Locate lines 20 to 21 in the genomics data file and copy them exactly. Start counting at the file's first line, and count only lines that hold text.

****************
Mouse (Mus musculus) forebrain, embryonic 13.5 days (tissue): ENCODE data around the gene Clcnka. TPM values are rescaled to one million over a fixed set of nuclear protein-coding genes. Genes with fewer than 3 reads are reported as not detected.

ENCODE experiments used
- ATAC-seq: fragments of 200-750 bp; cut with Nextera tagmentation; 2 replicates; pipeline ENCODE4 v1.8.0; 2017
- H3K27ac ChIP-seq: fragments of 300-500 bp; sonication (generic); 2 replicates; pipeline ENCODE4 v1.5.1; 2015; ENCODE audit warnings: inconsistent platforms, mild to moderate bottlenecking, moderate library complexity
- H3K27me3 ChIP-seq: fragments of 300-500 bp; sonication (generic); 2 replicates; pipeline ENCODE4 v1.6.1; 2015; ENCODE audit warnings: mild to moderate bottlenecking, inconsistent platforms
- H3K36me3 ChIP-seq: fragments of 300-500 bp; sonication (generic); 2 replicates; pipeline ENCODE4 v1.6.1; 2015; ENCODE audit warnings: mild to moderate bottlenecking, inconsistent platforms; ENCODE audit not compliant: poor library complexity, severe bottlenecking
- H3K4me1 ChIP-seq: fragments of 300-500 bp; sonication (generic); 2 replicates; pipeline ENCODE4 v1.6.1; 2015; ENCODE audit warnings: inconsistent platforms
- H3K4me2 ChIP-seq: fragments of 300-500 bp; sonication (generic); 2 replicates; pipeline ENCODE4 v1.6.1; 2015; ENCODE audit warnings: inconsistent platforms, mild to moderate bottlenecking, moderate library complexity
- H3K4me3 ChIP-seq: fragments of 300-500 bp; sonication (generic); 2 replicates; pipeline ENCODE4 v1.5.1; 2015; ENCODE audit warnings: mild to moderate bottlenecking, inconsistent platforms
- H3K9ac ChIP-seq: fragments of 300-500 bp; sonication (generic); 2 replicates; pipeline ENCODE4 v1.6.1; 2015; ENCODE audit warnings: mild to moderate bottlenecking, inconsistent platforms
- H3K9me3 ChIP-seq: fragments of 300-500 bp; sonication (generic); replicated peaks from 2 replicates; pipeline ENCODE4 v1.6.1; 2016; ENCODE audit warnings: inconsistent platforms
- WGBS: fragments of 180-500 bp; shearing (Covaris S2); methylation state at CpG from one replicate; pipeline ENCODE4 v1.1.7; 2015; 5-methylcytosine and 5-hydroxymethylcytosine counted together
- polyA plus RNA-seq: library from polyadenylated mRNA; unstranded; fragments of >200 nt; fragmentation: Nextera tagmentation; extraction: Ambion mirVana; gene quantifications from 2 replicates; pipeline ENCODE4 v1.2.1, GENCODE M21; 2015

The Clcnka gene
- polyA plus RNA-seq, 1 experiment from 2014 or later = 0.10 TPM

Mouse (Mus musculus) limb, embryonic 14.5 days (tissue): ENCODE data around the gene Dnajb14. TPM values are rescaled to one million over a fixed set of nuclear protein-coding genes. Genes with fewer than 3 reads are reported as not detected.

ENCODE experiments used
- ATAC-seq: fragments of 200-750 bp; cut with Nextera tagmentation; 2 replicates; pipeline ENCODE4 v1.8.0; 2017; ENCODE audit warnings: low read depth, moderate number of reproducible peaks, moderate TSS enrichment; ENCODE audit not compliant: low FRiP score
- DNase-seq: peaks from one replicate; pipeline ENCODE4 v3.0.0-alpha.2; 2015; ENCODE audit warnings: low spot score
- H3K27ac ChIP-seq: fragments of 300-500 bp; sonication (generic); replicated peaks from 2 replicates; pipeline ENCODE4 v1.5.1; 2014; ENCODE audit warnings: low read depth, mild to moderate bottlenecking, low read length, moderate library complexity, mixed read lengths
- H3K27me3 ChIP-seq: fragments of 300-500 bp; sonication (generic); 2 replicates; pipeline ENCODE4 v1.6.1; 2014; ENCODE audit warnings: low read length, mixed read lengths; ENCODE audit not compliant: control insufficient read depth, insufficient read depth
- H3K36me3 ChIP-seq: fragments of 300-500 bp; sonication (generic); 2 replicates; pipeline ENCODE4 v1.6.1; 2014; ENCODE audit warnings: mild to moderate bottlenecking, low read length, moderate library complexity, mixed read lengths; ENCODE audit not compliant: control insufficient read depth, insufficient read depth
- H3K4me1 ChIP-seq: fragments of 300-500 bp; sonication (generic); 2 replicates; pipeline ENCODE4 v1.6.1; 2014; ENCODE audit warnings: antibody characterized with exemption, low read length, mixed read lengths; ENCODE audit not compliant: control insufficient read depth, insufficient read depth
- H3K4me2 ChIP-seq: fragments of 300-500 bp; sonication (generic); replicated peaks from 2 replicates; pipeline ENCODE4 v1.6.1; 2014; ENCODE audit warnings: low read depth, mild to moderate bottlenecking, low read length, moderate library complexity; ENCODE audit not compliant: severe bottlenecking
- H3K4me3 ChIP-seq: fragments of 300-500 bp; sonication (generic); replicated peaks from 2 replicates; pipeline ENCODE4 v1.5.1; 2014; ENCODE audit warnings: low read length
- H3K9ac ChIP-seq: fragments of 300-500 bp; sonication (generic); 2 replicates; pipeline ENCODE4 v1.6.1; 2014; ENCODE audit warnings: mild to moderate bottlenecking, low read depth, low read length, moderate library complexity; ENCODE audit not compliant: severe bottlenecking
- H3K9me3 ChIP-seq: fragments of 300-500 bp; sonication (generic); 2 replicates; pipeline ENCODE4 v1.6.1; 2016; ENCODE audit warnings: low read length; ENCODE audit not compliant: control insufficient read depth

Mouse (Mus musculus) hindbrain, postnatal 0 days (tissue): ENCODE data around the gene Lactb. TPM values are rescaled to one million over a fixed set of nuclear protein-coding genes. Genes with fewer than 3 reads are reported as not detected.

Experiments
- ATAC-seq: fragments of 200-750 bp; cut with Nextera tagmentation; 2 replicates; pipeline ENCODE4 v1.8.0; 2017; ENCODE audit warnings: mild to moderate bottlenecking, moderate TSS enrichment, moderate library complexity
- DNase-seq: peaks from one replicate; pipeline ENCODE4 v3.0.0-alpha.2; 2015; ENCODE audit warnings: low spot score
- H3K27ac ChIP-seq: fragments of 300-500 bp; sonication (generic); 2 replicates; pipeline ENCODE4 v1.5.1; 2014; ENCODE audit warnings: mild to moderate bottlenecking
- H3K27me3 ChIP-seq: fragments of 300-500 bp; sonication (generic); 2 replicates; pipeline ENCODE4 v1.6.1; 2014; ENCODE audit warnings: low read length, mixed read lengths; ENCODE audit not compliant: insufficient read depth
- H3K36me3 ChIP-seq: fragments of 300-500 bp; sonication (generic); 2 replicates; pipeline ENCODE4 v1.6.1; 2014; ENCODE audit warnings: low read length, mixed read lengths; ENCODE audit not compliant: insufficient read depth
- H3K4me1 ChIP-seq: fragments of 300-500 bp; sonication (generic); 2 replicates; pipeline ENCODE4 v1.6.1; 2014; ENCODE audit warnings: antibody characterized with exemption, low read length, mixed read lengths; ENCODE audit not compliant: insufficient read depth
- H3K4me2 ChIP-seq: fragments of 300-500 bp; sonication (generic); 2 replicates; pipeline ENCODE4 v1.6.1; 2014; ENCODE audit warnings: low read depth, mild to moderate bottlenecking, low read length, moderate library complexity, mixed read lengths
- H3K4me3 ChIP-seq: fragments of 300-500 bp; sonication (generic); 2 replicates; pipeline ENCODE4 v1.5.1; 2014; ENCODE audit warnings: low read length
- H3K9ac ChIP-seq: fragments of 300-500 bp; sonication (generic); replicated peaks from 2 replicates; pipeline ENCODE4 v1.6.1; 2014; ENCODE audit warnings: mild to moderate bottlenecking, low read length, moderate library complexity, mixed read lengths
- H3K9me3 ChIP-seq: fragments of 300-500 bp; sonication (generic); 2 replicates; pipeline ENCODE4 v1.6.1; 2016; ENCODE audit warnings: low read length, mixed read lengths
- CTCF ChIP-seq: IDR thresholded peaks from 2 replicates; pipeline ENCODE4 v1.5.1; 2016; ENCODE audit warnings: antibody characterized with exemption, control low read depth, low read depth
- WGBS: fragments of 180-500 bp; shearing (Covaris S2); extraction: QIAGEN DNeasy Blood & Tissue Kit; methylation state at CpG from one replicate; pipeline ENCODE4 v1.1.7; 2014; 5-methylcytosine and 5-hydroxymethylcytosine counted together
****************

- H3K27ac ChIP-seq: fragments of 300-500 bp; sonication (generic); replicated peaks from 2 replicates; pipeline ENCODE4 v1.5.1; 2014; ENCODE audit warnings: low read depth, mild to moderate bottlenecking, low read length, moderate library complexity, mixed read lengths
- H3K27me3 ChIP-seq: fragments of 300-500 bp; sonication (generic); 2 replicates; pipeline ENCODE4 v1.6.1; 2014; ENCODE audit warnings: low read length, mixed read lengths; ENCODE audit not compliant: control insufficient read depth, insufficient read depth